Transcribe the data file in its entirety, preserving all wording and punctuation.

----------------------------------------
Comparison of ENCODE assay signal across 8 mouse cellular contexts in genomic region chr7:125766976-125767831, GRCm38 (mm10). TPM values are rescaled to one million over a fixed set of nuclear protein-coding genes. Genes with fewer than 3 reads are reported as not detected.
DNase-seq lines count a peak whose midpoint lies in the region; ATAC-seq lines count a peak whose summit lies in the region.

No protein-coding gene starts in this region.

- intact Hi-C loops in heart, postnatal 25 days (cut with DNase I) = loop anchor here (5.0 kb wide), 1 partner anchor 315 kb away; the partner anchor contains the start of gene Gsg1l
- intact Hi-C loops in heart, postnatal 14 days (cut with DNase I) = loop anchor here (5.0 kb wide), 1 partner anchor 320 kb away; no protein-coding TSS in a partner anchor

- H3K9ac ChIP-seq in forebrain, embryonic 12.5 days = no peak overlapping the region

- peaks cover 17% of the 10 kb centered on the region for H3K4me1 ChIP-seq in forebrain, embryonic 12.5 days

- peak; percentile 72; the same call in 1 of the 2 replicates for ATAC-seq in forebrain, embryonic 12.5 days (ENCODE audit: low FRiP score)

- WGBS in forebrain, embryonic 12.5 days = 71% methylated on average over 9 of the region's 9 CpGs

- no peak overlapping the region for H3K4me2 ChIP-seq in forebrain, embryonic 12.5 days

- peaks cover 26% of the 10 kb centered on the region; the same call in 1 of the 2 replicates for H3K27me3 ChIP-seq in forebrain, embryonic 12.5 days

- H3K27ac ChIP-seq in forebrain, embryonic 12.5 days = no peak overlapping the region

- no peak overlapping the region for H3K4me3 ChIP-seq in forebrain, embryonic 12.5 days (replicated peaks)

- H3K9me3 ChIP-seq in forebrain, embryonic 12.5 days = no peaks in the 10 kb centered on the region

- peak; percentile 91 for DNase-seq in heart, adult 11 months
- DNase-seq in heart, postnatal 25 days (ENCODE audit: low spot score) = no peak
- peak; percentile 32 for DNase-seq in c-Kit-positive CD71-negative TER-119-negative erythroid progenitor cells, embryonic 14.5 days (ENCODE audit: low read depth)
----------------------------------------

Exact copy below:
Comparison of ENCODE assay signal across 8 mouse cellular contexts in genomic region chr7:125766976-125767831, GRCm38 (mm10). TPM values are rescaled to one million over a fixed set of nuclear protein-coding genes. Genes with fewer than 3 reads are reported as not detected.
DNase-seq lines count a peak whose midpoint lies in the region; ATAC-seq lines count a peak whose summit lies in the region.

No protein-coding gene starts in this region.

- intact Hi-C loops in heart, postnatal 25 days (cut with DNase I) = loop anchor here (5.0 kb wide), 1 partner anchor 315 kb away; the partner anchor contains the start of gene Gsg1l
- intact Hi-C loops in heart, postnatal 14 days (cut with DNase I) = loop anchor here (5.0 kb wide), 1 partner anchor 320 kb away; no protein-coding TSS in a partner anchor

- H3K9ac ChIP-seq in forebrain, embryonic 12.5 days = no peak overlapping the region

- peaks cover 17% of the 10 kb centered on the region for H3K4me1 ChIP-seq in forebrain, embryonic 12.5 days

- peak; percentile 72; the same call in 1 of the 2 replicates for ATAC-seq in forebrain, embryonic 12.5 days (ENCODE audit: low FRiP score)

- WGBS in forebrain, embryonic 12.5 days = 71% methylated on average over 9 of the region's 9 CpGs

- no peak overlapping the region for H3K4me2 ChIP-seq in forebrain, embryonic 12.5 days

- peaks cover 26% of the 10 kb centered on the region; the same call in 1 of the 2 replicates for H3K27me3 ChIP-seq in forebrain, embryonic 12.5 days

- H3K27ac ChIP-seq in forebrain, embryonic 12.5 days = no peak overlapping the region

- no peak overlapping the region for H3K4me3 ChIP-seq in forebrain, embryonic 12.5 days (replicated peaks)

- H3K9me3 ChIP-seq in forebrain, embryonic 12.5 days = no peaks in the 10 kb centered on the region

- peak; percentile 91 for DNase-seq in heart, adult 11 months
- DNase-seq in heart, postnatal 25 days (ENCODE audit: low spot score) = no peak
- peak; percentile 32 for DNase-seq in c-Kit-positive CD71-negative TER-119-negative erythroid progenitor cells, embryonic 14.5 days (ENCODE audit: low read depth)